“She really wanted a balance beam and she wanted to do the uneven bars, and we’ve never really said, ‘You know, I don’t think you’re going to be able to do that because you can’t see,’” said Kenebrew. “We haven’t done anything special, we just never held her back. We didn’t want there to be any regrets, where we wished we would have let her try something.”
Originally, Kenebrew never planned on enrolling her daughter in competitions, but Adrianna showed a precocious interest in the sport and has consistently surprised both her parents and coaches with her capabilities.
“Every time she gets to a new level, her coaches say, ‘How is she going to do that? How will she see to jump to the high bar?’ But she just does it,” said Kenebrew.
No one is more impressed than her physicians, who grasp both the clinical and practical challenges the ambitious 12-year-old—who wears customized glasses and uses a special magnifying machine to help her at school—faces.
“Glaucoma narrows the visual field, so in addition to being extremely nearsighted, she has poor peripheral vision,” explained Kimberly G. Yen, M.D., Adrianna’s pediatric ophthalmologist at Texas Children’s Hospital and associate professor of ophthalmology and pediatrics at Baylor College of Medicine. “She can only make out the large ‘E’ on the top of the eye chart and maybe one or two additional letters under that, in one eye. Most people think of gymnasts as having very good vision so they can land on the balance beam and grab the bars, and certainly you would think that peripheral vision is important as well. I think it’s incredible that she’s been able to compensate and, despite her visual disability, be a competitive gymnast.”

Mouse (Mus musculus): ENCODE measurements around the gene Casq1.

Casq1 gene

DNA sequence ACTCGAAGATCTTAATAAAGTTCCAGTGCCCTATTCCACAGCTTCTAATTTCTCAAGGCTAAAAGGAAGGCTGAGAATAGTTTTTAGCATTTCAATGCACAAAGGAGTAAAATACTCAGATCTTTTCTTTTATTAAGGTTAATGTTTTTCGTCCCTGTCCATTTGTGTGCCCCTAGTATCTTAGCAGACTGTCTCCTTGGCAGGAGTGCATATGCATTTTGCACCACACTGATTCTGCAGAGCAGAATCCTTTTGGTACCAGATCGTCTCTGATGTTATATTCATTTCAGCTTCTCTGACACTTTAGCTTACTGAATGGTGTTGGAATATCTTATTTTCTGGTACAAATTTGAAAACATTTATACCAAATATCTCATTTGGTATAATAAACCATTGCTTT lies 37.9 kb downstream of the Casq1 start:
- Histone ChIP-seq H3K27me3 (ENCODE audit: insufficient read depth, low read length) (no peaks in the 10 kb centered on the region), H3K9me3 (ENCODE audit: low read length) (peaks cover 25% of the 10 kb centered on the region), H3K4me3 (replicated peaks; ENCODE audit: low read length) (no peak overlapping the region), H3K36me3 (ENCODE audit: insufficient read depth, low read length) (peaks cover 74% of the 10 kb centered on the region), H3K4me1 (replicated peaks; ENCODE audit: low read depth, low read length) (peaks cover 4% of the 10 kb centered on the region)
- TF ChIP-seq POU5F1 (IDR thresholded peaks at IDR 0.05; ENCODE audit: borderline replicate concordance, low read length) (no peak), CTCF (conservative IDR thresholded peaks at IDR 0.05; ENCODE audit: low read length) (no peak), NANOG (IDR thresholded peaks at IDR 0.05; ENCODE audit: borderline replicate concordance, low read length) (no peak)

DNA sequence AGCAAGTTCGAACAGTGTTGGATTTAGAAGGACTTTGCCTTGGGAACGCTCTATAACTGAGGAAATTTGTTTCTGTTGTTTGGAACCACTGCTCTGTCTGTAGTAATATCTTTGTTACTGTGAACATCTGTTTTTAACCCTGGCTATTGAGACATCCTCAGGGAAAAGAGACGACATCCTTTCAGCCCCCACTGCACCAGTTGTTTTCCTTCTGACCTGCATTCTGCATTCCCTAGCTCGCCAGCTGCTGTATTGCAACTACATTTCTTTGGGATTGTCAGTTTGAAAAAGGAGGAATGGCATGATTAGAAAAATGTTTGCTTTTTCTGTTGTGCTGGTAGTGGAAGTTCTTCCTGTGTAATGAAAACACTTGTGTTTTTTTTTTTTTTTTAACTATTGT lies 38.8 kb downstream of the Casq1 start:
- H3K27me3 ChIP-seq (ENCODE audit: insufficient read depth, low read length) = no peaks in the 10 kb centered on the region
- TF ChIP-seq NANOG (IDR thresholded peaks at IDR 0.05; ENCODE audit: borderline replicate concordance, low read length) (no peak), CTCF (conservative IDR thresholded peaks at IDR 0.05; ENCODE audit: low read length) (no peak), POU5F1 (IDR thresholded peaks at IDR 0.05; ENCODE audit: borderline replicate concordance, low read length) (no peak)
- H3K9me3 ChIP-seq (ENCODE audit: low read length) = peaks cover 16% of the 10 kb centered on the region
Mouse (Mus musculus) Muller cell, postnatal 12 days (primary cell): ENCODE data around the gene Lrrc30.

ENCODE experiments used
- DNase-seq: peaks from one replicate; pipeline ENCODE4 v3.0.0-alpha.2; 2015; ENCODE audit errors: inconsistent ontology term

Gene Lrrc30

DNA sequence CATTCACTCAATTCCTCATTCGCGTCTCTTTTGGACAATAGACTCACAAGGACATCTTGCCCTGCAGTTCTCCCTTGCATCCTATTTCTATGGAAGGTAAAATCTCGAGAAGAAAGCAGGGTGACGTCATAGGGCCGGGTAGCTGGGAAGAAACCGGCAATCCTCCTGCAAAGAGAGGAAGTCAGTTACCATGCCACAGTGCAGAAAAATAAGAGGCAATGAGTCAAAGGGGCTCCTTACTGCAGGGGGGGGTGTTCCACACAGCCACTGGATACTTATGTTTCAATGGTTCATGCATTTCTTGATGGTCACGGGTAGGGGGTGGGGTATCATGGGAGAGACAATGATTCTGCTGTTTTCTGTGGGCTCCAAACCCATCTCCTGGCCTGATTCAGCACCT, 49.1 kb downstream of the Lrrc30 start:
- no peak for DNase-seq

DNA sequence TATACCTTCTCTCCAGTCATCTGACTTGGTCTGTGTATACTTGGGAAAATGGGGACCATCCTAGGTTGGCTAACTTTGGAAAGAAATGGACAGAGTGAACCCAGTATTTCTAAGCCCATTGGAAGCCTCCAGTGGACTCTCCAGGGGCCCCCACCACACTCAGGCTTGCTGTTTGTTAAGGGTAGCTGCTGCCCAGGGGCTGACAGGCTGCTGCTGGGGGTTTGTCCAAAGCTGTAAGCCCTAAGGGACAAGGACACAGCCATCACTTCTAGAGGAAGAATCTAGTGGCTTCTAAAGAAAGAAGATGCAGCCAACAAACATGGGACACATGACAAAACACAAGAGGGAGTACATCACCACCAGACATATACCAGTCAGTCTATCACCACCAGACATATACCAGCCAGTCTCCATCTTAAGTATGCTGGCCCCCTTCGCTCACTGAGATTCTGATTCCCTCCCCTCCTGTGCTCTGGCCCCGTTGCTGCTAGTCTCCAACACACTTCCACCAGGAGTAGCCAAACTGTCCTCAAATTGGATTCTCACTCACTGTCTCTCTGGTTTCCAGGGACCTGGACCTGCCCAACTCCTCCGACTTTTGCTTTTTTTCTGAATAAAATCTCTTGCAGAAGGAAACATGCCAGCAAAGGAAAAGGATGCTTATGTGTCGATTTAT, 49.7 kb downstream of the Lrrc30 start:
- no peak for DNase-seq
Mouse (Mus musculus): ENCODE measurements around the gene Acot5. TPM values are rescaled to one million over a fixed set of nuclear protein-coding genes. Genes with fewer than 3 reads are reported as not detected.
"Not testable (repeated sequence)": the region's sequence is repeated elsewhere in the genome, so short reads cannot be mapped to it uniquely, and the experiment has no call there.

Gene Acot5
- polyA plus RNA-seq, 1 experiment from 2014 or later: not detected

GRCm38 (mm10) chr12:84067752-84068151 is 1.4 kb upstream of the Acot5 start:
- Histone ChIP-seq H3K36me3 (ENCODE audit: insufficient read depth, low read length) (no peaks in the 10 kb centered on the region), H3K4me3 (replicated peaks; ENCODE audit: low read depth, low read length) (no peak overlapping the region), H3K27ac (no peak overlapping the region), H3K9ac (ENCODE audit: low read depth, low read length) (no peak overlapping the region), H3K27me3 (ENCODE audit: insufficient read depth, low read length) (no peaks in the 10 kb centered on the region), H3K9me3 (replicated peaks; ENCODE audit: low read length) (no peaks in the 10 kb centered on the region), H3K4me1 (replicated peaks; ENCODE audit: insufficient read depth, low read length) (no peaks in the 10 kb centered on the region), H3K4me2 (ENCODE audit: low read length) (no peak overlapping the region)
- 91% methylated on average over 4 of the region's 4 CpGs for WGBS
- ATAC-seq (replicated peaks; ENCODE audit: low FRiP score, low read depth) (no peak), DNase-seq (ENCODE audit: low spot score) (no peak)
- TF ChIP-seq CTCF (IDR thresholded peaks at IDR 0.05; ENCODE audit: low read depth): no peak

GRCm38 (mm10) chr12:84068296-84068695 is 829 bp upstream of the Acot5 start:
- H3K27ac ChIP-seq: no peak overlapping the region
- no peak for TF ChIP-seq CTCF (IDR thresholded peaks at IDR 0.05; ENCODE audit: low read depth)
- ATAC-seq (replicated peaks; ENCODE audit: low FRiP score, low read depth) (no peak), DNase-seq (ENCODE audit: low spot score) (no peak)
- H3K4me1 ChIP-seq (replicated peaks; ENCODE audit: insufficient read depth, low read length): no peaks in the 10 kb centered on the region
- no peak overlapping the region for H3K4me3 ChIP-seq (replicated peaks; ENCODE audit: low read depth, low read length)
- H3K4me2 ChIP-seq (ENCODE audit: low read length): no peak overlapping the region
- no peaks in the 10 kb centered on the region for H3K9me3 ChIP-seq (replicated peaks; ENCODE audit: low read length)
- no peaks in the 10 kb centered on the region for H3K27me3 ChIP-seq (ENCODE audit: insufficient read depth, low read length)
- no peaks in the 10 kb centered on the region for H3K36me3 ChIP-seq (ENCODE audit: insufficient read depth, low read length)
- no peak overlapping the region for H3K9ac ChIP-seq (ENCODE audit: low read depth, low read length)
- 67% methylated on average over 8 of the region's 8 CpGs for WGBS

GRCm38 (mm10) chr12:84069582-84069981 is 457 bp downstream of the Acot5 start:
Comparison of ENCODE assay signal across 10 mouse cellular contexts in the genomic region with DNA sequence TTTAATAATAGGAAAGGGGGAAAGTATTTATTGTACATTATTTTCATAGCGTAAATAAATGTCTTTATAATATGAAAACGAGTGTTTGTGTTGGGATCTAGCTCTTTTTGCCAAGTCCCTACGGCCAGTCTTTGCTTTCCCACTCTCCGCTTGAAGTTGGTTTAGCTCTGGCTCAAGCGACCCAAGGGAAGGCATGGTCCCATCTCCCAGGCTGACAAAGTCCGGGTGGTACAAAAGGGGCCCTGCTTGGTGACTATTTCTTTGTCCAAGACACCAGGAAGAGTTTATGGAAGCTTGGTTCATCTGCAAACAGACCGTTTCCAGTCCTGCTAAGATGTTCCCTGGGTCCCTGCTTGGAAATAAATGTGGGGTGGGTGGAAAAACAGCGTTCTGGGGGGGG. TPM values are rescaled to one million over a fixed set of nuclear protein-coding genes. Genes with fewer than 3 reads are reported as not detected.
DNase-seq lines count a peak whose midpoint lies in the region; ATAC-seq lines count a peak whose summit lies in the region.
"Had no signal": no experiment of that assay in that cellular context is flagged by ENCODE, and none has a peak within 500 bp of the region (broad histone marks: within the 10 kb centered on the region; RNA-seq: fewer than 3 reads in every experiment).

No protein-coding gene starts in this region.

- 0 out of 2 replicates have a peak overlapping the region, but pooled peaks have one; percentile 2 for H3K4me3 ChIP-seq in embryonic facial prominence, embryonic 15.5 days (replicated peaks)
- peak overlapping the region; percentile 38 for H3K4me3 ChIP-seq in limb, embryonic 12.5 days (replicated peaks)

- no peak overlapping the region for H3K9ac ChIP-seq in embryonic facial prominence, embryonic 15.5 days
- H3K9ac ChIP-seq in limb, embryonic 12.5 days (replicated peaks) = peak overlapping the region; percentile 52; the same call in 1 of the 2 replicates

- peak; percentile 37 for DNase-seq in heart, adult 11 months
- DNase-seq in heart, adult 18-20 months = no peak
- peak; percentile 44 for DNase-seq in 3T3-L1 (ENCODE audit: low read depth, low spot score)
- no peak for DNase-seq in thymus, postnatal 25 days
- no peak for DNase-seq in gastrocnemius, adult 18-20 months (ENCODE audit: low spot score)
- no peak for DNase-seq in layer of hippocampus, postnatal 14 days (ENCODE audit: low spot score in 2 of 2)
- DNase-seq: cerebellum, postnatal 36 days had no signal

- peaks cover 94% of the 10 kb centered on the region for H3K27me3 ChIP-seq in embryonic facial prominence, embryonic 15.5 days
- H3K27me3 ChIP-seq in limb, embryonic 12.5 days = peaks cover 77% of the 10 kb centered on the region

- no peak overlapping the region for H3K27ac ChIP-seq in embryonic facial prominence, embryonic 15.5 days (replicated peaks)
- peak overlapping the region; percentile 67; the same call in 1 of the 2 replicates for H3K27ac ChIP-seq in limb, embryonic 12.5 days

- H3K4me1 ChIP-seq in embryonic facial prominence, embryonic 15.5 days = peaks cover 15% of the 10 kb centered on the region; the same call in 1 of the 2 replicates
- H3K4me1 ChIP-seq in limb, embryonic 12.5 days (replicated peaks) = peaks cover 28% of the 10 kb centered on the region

In typical Adrianna fashion, overcoming these colossal obstacles to be a competitive gymnast is not enough—she’s planning to be a great one. In 2013, Adrianna was awarded the Texas Amateur Athletic Federation (TAAF) Female Athlete of the Year for her region in recognition of her work ethic, personality, teamwork and skill. She competed in the TAAF State Meet in May and will train with USA Gymnastics in the fall. Ultimately, she hopes to earn a spot on Team USA, traveling with an elite group to a dazzling new stadium in matching red, white and blue, to compete in the Summer Olympics.
“She wants to be the first visually impaired gymnast to win gold at the Olympics,” said Kenebrew. “This has been her answer and she came up with this all on her own. She doesn’t just say she wants to go to the Olympics. She wants to win gold at the Olympics.”
After coming this far, it’s not difficult to imagine Adrianna on television, with millions of young girls watching her expertly executed routines, some of them turning to their parents and, despite their own obstacles, begging for lessons.
“Just keep trying no matter how hard it is,” said Adrianna, when asked what advice she might give to others with similar ambitions. “You can always reach your dreams, no matter what they are and no matter how hard they are to reach.”
She’s living proof, after all.
“She’s an inspiration,” said Yen. “Everyone has deficits, and it doesn’t matter what they are, you just have to learn to work with the things you have been given, and she’s done a great job of that.”